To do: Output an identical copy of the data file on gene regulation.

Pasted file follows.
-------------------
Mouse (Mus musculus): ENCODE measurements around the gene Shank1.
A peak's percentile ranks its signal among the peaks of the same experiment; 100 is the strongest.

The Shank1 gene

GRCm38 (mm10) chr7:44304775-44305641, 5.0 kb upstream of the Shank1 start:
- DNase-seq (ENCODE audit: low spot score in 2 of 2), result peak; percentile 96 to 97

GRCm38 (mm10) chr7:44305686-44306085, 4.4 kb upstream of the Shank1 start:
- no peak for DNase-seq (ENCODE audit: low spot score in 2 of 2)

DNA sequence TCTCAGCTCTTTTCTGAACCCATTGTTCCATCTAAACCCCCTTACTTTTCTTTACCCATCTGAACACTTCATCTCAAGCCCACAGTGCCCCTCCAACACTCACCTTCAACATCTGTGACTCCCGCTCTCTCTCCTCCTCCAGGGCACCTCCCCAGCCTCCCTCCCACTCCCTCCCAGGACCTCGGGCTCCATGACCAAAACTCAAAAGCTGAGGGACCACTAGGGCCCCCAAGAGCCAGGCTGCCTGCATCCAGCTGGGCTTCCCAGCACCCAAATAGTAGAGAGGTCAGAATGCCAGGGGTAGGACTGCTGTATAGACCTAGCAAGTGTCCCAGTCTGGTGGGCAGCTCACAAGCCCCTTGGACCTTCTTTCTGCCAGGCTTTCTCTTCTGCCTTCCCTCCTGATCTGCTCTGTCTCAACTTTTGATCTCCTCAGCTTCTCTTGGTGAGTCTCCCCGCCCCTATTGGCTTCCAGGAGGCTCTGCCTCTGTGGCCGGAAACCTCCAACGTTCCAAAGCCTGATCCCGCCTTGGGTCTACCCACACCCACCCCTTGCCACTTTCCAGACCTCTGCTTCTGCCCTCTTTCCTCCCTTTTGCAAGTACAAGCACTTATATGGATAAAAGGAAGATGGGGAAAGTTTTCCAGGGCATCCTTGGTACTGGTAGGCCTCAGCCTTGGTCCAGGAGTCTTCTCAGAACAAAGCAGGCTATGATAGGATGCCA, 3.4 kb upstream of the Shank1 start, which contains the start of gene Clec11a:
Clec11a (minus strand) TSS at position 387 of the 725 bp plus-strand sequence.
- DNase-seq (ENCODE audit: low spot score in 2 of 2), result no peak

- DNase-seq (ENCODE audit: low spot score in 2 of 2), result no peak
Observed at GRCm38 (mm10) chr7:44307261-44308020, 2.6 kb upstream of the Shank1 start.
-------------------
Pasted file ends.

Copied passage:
Mouse (Mus musculus): ENCODE measurements around the gene Shank1.
A peak's percentile ranks its signal among the peaks of the same experiment; 100 is the strongest.

The Shank1 gene

GRCm38 (mm10) chr7:44304775-44305641, 5.0 kb upstream of the Shank1 start:
- DNase-seq (ENCODE audit: low spot score in 2 of 2), result peak; percentile 96 to 97

GRCm38 (mm10) chr7:44305686-44306085, 4.4 kb upstream of the Shank1 start:
- no peak for DNase-seq (ENCODE audit: low spot score in 2 of 2)

DNA sequence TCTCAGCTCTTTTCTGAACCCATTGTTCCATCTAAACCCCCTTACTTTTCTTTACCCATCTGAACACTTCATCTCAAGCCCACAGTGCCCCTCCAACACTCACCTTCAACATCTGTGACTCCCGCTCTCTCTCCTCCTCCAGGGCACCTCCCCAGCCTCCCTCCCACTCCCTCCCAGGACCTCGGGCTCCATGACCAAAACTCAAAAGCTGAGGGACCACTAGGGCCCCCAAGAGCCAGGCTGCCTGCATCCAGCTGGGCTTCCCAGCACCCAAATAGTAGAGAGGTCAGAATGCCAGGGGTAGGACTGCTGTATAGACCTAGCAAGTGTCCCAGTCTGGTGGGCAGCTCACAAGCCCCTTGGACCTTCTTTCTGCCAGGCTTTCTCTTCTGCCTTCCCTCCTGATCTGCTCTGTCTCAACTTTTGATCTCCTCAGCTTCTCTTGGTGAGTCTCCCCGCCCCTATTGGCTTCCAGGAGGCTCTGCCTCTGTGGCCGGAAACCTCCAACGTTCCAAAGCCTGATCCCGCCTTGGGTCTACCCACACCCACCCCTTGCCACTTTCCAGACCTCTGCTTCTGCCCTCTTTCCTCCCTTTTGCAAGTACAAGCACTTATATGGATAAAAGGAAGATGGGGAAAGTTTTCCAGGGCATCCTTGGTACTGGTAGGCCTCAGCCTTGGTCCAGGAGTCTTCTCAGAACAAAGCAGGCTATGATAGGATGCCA, 3.4 kb upstream of the Shank1 start, which contains the start of gene Clec11a:
Clec11a (minus strand) TSS at position 387 of the 725 bp plus-strand sequence.
- DNase-seq (ENCODE audit: low spot score in 2 of 2), result no peak

- DNase-seq (ENCODE audit: low spot score in 2 of 2), result no peak
Observed at GRCm38 (mm10) chr7:44307261-44308020, 2.6 kb upstream of the Shank1 start.